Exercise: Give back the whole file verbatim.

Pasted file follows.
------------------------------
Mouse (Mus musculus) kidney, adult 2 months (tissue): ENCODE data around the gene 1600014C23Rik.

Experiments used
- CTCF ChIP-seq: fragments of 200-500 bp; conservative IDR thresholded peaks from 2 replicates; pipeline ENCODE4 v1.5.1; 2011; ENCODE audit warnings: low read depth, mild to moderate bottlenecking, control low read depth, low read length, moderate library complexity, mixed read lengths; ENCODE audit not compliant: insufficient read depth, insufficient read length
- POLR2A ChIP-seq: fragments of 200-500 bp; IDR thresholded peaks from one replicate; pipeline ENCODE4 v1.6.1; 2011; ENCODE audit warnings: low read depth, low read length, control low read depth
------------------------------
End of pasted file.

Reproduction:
Mouse (Mus musculus) kidney, adult 2 months (tissue): ENCODE data around the gene 1600014C23Rik.

Experiments used
- CTCF ChIP-seq: fragments of 200-500 bp; conservative IDR thresholded peaks from 2 replicates; pipeline ENCODE4 v1.5.1; 2011; ENCODE audit warnings: low read depth, mild to moderate bottlenecking, control low read depth, low read length, moderate library complexity, mixed read lengths; ENCODE audit not compliant: insufficient read depth, insufficient read length
- POLR2A ChIP-seq: fragments of 200-500 bp; IDR thresholded peaks from one replicate; pipeline ENCODE4 v1.6.1; 2011; ENCODE audit warnings: low read depth, low read length, control low read depth